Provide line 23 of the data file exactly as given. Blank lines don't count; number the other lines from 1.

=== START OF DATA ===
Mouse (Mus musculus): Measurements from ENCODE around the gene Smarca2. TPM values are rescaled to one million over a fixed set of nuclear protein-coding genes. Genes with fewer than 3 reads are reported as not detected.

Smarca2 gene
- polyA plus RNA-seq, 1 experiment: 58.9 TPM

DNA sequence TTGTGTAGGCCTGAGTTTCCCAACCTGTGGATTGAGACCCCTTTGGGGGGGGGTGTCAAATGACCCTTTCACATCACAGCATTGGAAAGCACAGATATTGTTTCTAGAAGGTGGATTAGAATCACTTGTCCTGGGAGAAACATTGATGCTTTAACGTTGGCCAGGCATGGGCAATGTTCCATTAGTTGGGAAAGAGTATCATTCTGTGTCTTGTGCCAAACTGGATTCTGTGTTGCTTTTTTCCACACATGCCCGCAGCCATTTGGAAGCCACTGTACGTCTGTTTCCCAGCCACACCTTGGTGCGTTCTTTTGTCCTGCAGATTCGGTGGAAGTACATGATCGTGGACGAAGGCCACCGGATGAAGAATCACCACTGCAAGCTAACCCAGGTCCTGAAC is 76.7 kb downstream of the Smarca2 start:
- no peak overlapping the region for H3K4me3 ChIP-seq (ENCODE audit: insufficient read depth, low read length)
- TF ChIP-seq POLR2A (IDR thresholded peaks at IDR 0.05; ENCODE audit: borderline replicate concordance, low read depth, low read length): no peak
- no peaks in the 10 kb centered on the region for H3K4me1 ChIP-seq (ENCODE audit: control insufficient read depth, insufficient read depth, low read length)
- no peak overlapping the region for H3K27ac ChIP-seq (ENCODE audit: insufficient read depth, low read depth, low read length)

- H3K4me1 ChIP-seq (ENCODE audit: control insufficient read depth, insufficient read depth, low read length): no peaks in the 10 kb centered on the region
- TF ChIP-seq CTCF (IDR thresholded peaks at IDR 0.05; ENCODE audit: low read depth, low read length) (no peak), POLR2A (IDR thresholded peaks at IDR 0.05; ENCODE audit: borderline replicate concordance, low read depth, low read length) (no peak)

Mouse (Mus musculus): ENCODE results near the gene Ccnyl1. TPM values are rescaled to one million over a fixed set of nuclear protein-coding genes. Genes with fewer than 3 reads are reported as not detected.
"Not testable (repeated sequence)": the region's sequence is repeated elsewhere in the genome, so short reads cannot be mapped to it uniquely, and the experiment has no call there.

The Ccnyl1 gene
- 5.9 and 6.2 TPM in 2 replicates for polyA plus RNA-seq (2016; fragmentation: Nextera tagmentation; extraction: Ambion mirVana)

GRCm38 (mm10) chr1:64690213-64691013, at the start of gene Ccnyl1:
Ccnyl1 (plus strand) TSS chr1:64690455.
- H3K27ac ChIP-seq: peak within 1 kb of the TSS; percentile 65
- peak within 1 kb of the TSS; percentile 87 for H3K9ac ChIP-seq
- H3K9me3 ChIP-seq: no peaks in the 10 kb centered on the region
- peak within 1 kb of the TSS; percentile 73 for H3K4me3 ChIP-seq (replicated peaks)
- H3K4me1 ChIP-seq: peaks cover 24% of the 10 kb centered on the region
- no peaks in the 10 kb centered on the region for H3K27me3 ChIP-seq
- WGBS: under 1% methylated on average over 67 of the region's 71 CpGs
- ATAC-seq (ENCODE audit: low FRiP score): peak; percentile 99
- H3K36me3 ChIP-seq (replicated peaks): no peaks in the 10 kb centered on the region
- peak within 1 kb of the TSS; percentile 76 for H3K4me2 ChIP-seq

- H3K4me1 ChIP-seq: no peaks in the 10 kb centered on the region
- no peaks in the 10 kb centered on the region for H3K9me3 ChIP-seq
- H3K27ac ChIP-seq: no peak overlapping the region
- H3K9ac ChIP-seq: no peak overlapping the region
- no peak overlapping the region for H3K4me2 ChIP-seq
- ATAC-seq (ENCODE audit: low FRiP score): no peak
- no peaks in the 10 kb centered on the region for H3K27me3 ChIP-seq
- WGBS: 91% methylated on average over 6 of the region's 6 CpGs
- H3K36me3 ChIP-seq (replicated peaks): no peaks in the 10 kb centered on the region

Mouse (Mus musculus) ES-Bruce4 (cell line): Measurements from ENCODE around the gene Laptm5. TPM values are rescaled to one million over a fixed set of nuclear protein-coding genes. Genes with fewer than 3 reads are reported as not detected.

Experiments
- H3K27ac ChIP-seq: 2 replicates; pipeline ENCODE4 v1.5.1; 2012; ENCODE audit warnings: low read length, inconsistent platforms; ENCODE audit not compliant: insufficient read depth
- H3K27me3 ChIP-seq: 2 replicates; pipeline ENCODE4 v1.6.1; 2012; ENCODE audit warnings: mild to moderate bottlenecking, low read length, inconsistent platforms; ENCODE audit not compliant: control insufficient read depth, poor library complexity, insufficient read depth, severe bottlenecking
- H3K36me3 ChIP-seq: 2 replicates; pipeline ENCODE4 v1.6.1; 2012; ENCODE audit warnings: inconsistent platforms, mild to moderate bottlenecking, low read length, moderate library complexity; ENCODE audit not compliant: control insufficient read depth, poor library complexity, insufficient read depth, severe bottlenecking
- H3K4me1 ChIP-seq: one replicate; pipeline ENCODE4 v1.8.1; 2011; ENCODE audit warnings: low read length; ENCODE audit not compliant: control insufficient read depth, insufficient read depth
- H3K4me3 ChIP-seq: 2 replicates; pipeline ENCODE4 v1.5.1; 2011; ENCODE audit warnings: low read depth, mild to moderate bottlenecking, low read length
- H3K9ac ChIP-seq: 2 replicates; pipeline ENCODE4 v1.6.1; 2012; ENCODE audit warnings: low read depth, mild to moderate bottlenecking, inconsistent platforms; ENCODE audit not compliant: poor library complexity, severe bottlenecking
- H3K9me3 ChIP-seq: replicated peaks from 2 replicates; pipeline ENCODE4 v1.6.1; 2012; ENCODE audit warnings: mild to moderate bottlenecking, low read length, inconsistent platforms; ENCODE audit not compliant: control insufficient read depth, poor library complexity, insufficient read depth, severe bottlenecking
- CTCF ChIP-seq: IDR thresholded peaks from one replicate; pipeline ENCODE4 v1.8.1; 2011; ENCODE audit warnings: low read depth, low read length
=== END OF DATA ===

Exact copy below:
- WGBS: under 1% methylated on average over 67 of the region's 71 CpGs